I want to practice vlan trunking, mac, ip,port discovery and running protocols . I have two routers and two switches. should I connect the two switches by one cable to any port on either switch and then connect router 1 to switch 1 thru router 1's AUX port to one of switch 1's ports then router 2 to switch 2 in the same fasion, then console in thru one of the routers, then practice on my trunking and routing that way? or is there a better set up?
To learn the specified topics, one should always try with different topologies.
I think different topologies help you understand the concepts really well.
I feel that NO single topology is BEST for learning and understanding every thing.
Here are some sample topologies that you can try with 2 routers and 2 switches.
In these samples, I have used Crossover, straight-thro and serial-cables.
You can CONSOLE to any device depending upon what and where do you want to experiment with..
I Hope this helps..
Thank you for the reply. I did'nt really know that it could be so flexible. I think these topologies will really help or confuse me more............. was I right in my ptrvious connection methods? exapmle ( routers 1's AUX to Switch 1 fao/2) and another question i have is, can switches trunk with a router between them?
You connect the router Ethernet port to the switch Ethernet ports.
You can connect the router AUX to another router AUX with a roll over cable.
You can connect a router Ethernet to a switch as a trunk. See the router on a stick document.
If you need help come back.
You asked, " can switches trunk with a router between them? "
The answer is YES. This is possible.
This particular topology can be useful when you want inter-vlan communication without using Router-On-A-Stick Model.
Check out the following link for above topology as well as some more useful information:
As far as Cable Connections are concerned, I think Conwyn has already answered that question.
As a note, without making things truly complicated (way beyond where you want to start!) the router can trunk, but it's designed to do that for routing, not forwarding in the "normal" fashion.
The big thing you'll miss out on is spanning-tree. While some may view this as not a bad thing, I suggest that it's a good thing to be familiar with!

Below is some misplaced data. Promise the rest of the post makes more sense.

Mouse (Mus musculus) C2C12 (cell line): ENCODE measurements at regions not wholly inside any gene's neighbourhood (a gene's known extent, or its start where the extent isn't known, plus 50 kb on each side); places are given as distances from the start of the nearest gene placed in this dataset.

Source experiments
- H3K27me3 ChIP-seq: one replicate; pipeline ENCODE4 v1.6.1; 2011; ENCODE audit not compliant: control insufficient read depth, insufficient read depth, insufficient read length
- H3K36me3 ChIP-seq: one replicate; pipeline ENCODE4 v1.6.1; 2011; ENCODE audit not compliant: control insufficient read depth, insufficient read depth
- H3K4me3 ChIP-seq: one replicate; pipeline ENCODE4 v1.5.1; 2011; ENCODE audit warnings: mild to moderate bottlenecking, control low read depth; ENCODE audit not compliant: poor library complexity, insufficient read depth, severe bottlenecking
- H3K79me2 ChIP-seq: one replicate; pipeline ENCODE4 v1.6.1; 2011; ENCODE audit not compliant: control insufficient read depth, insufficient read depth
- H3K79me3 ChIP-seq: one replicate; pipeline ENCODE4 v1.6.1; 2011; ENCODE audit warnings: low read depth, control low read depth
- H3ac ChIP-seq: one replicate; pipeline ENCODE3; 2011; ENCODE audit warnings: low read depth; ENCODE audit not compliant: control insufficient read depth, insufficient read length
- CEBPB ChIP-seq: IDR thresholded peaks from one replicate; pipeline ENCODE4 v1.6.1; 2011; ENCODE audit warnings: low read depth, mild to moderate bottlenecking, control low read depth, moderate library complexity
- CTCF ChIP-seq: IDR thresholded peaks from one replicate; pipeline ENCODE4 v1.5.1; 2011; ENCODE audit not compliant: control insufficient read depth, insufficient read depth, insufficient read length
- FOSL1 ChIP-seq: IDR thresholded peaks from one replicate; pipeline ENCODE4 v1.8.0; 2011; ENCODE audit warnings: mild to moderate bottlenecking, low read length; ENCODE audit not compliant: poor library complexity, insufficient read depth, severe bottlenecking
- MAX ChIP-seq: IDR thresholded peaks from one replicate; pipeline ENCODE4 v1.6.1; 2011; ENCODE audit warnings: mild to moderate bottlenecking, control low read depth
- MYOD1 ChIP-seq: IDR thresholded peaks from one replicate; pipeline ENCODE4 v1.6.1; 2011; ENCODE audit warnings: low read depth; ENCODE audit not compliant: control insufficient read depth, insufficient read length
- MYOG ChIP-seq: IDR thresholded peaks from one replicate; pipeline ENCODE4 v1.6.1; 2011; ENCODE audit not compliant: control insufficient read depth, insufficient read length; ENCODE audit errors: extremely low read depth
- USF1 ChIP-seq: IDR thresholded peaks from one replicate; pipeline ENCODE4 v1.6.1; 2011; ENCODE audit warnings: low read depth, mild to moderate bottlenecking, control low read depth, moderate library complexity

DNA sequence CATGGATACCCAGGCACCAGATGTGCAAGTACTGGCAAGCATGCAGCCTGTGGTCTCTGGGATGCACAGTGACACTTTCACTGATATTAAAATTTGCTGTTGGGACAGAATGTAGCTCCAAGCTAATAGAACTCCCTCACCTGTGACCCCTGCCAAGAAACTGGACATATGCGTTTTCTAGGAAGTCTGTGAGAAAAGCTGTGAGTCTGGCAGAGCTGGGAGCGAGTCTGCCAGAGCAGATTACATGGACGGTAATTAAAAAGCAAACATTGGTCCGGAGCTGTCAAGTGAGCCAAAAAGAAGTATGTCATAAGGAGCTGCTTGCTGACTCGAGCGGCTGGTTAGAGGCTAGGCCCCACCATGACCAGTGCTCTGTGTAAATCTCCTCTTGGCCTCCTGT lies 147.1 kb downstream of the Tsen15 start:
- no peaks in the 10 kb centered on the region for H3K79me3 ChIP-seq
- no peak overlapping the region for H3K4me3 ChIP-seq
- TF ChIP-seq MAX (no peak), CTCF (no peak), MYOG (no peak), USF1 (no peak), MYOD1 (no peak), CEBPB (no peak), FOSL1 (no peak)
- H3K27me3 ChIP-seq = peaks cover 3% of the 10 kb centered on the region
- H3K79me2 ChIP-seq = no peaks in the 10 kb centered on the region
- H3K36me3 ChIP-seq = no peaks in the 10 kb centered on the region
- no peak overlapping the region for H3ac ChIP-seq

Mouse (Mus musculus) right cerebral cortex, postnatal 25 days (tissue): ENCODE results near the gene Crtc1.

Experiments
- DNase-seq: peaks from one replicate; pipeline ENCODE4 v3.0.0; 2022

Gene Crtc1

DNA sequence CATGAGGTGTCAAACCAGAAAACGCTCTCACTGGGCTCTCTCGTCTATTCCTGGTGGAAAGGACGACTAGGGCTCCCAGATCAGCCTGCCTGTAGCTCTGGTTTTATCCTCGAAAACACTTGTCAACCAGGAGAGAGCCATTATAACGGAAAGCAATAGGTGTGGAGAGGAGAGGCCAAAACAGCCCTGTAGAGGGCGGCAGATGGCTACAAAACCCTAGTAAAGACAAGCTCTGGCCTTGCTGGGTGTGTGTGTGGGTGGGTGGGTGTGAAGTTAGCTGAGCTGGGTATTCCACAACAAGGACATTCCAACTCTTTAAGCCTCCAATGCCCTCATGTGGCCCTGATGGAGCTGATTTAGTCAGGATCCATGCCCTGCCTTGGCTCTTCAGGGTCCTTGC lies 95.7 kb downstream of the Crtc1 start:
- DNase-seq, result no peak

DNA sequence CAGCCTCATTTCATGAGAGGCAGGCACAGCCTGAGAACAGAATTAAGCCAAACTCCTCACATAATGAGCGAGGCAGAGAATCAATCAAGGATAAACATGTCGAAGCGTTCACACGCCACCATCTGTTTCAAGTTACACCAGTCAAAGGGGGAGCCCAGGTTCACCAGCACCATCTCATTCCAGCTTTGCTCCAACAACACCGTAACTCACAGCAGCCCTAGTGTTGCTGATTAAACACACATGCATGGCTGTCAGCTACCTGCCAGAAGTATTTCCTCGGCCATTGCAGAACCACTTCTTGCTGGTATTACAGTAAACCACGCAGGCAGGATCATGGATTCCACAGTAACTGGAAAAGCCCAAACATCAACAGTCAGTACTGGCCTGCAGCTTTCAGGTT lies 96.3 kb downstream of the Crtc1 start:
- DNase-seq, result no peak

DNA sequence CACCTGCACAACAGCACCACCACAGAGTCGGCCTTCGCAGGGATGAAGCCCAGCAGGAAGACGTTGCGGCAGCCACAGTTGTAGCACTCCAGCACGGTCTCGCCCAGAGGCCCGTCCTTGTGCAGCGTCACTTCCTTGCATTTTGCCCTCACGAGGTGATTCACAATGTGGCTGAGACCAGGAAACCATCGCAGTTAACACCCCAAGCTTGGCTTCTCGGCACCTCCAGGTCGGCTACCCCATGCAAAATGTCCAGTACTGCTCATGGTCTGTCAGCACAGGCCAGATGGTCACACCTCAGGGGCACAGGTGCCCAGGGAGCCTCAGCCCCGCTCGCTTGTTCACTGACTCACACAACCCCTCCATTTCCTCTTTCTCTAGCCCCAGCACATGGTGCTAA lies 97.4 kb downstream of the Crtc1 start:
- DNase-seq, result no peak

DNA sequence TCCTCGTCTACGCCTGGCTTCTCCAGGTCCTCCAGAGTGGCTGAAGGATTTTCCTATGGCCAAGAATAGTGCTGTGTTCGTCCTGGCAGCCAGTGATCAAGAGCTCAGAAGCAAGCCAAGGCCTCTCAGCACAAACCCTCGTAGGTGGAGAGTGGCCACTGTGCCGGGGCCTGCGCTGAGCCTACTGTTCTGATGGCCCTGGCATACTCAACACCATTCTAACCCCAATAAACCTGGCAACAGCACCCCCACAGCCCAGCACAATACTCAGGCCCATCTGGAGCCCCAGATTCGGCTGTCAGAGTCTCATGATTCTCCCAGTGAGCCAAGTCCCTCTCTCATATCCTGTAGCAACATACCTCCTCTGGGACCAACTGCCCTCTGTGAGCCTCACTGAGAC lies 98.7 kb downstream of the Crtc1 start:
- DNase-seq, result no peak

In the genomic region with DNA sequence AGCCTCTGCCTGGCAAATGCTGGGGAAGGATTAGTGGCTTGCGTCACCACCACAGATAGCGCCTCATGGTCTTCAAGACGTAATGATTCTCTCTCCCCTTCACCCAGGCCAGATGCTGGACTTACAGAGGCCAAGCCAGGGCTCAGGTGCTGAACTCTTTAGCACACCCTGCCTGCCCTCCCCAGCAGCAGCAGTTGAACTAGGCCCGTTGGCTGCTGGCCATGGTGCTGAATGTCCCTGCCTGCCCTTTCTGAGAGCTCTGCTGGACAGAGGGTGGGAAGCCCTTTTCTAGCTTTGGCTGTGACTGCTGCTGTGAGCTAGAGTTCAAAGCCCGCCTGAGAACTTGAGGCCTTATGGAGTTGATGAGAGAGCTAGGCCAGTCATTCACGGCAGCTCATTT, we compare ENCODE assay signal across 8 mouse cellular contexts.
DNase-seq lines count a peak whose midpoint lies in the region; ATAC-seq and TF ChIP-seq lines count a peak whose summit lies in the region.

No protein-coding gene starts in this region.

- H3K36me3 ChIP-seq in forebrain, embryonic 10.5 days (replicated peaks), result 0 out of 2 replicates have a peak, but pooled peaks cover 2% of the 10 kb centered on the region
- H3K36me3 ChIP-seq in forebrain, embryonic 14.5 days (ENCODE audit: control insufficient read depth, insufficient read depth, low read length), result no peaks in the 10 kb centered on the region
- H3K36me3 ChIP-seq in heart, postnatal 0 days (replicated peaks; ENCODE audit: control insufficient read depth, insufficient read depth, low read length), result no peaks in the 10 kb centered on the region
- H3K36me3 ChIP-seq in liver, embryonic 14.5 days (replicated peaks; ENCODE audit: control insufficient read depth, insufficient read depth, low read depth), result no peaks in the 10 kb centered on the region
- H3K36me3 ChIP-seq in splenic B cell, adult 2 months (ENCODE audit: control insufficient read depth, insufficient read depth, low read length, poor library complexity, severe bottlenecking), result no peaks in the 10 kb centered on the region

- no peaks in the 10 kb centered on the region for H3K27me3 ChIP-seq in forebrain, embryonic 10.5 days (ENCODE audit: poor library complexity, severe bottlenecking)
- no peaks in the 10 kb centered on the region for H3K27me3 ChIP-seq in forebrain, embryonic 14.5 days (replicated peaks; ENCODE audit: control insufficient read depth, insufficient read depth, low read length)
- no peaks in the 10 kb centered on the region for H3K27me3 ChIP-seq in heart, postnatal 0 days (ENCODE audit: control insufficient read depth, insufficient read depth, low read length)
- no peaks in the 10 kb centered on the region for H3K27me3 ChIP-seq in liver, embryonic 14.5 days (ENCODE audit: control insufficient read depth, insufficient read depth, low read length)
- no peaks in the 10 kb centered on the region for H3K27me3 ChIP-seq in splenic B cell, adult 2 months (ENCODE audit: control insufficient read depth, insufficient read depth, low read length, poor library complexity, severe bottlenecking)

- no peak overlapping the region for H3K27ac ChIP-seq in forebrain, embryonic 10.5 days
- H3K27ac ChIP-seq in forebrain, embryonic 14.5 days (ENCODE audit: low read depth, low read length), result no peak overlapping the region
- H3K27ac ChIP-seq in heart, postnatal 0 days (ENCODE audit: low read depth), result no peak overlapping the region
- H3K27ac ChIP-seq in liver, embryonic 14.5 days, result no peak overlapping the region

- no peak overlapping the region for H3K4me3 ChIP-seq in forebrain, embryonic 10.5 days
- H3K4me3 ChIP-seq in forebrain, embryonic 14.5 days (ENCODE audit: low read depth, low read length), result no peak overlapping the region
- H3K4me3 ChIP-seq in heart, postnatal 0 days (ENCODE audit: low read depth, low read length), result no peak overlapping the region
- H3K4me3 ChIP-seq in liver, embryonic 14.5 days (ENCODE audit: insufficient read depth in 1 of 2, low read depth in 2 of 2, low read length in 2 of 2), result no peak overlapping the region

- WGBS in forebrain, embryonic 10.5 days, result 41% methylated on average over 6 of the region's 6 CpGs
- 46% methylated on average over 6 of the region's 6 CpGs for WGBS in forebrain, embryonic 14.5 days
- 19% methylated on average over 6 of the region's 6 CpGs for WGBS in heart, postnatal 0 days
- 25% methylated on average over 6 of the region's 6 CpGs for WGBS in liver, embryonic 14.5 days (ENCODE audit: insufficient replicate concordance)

With that in mind, if you can get your hands on a third switch, so you can design a nicely "looped" topology, that will help you understand the nuances of spanning tree MUCH better!
Thanks for the reply, I have a question about my routers interfaces. My routers are Cisco 2501 and as far as I can tell The interfaces on them are as follows, AUI, Serial 0, Serial 1, Consosle, and AUX. my assumtion is that the AUX interface is my only Ethernet port. Is that true?
AUI = Attachment Unit Interface = Ethernet = DB15 connector
CON = Console Port
AUX = Modem port or Roll over cable
SER = Serial Ports such as X21 V35 = DB60 connector
You will need a transceiver which converts from DB15 to RJ45 or co-axial
While you can indeed do routing over the AUX port, it is not really a simple or recommended way to cable your network! It is designed for connecting a MODEM for out of band management capability.
On a 2500 series router, you'll use an ethernet transciever (yup, definitely old-school) to get a whopping 10-meg connection!
But it keeps life interesting and a healthy perspective on why current trends are much cooler! hehehe...
So in a 2501, you will have one ethernet port and two DB60 serial ports to play with.
Good luck on your studies!
As Scott said you can route over your AUX port but you need a rollover cable 1->8 etc
Joking but it might be easier to find a cable nowadays than a transceiver.
ip address 192.168.1.2 255.255.255.0
async default routing
async mode dedicated
line aux 0